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Monday, 11 December 2017 | 22:16
South Jakarta Hit by Floods
 Heavy rain that hit Jakarta and its vicinity since noon has left Jalan
Adityawarman in Kebayoran Baru, South Jakarta, flooded.
Monday, 11 December 2017 | 22:00
Densus 88 Nabs 12 Alleged Terrorists in South Sumatra The National Police’s counterterrorism unit Densus 88 has nabbed 12
alleged terrorists in South Sumatra.
Asian Dolphins a Step Closer to Extinction: Group
Tuesday, 05 December, 2017 | 19:00 WIB
Asian Dolphins a Step Closer to Extinction: Group

TEMPO.CO, Tokyo - The International Union for Conservation of Nature said on Tuesday, Dec. 5, it had changed the status of the Irrawaddy dolphin and finless porpoise, both living in Asian waters, to `endangered` from `vulnerable`, meaning they are closer to extinction.

In the latest update of its closely watched Red List of threatened species, the environmental group also moved Australia's western ringtail possum by two notches from "vulnerable" to "critically endangered".

The re-evaluation of the status of the two aquatic mammals comes after the numbers of Irrawaddy dolphin more than halved over the past 60 years, and over the past 45 years for the finless porpoise, the group said.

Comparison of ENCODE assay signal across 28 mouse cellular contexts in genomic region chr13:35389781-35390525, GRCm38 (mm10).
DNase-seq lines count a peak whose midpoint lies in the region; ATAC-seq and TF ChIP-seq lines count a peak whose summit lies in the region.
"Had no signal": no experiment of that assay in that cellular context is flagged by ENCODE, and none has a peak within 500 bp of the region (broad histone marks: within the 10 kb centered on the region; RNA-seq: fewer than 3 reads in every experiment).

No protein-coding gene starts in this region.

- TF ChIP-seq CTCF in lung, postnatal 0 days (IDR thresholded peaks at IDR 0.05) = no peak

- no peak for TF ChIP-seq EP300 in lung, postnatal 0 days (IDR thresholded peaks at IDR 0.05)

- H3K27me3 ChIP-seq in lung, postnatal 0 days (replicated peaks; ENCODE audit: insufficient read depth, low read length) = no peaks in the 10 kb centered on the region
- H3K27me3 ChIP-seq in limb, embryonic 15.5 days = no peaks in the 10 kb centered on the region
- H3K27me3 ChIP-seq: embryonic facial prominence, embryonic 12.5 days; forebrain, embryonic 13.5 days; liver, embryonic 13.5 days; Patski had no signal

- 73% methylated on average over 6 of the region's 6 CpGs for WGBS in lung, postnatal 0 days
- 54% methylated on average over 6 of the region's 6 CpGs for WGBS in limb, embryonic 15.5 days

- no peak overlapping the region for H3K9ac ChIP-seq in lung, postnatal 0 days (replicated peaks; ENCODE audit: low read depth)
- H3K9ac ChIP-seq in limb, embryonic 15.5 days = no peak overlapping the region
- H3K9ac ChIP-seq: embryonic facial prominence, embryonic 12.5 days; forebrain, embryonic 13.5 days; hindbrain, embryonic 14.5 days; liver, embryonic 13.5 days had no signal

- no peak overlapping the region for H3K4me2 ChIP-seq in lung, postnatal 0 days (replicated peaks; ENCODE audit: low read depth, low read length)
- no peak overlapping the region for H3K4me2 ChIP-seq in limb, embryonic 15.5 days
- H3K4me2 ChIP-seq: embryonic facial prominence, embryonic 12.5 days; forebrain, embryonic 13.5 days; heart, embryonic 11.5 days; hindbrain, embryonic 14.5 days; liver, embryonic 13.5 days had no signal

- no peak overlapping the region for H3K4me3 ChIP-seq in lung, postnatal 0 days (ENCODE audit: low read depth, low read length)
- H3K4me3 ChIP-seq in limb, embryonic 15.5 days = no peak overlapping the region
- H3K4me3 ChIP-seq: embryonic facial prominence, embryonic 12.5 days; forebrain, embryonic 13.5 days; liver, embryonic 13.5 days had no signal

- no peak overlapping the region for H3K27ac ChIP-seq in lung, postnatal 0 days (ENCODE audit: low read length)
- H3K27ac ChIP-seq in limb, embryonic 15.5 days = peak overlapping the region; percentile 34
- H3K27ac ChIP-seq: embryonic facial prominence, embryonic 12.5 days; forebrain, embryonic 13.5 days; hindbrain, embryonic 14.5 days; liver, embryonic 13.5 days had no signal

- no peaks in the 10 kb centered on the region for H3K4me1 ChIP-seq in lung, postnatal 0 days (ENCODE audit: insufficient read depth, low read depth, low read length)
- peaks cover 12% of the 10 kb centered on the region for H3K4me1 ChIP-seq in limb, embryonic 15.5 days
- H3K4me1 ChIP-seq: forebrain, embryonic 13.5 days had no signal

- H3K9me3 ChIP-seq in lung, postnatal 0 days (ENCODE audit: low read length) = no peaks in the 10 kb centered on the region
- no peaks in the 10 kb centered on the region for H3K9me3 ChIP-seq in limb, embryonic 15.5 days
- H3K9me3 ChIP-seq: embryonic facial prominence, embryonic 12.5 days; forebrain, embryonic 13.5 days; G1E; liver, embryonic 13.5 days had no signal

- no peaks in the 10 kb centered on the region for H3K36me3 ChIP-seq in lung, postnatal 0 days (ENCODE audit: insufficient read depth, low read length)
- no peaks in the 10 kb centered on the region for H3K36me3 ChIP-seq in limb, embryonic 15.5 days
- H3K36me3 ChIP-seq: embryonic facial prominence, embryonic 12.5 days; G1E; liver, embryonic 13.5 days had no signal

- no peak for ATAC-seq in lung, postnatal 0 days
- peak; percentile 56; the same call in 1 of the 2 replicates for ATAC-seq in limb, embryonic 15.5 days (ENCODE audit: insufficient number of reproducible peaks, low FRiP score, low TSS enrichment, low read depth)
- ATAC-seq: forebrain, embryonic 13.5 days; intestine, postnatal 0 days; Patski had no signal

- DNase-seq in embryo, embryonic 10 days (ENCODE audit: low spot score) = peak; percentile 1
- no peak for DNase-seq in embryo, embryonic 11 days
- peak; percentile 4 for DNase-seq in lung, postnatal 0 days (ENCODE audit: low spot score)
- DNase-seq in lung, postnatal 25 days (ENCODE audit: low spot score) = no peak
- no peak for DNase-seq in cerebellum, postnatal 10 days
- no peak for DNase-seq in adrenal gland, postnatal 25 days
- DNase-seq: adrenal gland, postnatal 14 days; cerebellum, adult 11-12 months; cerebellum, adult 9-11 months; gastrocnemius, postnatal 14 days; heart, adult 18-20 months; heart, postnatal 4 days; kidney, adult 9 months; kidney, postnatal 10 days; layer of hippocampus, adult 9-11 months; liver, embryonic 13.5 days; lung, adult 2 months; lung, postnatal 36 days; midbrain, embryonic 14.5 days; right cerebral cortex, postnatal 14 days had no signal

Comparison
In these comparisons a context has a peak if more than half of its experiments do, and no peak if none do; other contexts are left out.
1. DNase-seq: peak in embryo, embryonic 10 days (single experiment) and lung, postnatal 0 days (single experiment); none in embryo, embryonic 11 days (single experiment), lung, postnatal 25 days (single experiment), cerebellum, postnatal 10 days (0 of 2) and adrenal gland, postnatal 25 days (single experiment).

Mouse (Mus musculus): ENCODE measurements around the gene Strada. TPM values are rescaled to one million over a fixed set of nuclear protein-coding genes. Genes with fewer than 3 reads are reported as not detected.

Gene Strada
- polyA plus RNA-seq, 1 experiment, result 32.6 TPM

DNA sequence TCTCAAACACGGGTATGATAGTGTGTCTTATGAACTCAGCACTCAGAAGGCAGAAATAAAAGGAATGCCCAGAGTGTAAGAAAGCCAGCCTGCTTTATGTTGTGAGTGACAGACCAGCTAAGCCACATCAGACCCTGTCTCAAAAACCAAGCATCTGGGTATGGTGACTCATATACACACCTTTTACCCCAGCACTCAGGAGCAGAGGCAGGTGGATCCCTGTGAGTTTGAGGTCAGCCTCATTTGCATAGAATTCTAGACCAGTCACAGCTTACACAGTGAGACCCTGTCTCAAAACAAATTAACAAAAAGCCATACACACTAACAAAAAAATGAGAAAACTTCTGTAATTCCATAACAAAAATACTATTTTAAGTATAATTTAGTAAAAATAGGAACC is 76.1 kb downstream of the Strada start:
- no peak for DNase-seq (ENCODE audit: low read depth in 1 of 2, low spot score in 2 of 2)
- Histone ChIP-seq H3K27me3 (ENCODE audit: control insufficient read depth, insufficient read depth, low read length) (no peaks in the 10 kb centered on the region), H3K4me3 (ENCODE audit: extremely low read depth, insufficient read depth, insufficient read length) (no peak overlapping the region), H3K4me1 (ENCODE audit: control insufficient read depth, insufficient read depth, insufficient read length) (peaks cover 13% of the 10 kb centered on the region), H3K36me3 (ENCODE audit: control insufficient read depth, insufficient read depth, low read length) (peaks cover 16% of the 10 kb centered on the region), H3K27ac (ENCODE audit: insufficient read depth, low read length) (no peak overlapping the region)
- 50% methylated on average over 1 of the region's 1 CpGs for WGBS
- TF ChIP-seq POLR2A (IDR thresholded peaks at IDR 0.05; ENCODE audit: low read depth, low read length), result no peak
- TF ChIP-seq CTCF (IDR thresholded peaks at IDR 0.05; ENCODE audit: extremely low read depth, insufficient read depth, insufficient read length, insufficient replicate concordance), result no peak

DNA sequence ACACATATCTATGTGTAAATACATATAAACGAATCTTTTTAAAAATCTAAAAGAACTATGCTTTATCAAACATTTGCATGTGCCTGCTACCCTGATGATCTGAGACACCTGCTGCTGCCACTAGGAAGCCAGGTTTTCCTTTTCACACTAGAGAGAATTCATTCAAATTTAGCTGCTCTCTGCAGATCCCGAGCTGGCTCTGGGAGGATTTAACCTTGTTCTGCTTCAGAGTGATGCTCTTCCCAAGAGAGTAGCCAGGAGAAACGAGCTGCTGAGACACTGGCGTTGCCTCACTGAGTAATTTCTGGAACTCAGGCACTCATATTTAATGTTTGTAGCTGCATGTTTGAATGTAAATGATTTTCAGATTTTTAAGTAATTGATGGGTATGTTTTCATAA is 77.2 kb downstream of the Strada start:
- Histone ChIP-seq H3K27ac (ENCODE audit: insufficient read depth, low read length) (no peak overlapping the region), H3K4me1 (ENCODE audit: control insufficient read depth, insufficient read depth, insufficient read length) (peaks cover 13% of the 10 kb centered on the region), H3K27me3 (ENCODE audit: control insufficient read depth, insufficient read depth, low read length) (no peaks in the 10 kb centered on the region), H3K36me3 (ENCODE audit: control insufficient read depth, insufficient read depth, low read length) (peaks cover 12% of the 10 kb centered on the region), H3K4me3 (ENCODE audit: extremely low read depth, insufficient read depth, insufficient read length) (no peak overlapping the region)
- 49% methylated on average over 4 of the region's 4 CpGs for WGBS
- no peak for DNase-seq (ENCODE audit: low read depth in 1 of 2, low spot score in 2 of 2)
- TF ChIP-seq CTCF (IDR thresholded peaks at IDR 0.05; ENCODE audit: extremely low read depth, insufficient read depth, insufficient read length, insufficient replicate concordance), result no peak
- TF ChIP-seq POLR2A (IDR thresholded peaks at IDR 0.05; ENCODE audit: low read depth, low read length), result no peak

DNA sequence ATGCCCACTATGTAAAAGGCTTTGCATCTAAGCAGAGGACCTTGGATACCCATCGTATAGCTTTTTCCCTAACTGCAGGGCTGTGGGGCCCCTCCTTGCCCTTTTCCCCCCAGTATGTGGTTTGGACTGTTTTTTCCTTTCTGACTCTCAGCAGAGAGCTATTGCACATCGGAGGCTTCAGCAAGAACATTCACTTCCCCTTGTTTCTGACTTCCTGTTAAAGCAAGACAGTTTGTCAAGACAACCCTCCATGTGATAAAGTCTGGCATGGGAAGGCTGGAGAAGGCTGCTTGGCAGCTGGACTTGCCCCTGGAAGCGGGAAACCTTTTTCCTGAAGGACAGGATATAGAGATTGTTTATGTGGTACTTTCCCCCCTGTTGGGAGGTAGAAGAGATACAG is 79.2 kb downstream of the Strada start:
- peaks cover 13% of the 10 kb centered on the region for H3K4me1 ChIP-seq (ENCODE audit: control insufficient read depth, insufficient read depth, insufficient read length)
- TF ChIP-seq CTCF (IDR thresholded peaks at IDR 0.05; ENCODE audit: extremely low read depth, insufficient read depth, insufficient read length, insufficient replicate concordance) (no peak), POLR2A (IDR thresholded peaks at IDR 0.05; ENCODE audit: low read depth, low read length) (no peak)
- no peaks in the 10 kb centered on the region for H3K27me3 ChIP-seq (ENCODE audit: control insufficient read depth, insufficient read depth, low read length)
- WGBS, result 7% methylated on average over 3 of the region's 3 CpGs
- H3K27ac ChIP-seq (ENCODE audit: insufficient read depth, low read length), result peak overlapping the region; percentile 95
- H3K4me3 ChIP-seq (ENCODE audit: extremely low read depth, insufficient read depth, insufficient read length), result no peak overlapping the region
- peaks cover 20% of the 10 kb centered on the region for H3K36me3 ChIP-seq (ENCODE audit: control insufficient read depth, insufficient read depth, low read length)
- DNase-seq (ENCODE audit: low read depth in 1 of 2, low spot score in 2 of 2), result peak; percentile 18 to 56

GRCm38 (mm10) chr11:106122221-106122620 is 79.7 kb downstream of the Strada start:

"These species live in shallow waters near shore and both have populations confined to freshwater systems, and that makes them extremely vulnerable to human activities," Craig Hilton-Taylor, head of the group's Red List unit, told reporters.

"In the Mekong River, for example, the majority of Irrawaddy dolphin deaths in recent years have been caused by entanglement in gill nets. These nets hang like curtains of deaths across the river," he said.

As for western ringtail possums, Australia's increasingly dry and hot climate had led to a decline of more than 80 percent in their numbers over the past decade, the group said.

"The threats pushing species to extinction come from us, from humans ... This also means that we can do something about it," Hilton-Taylor said.

REUTERS



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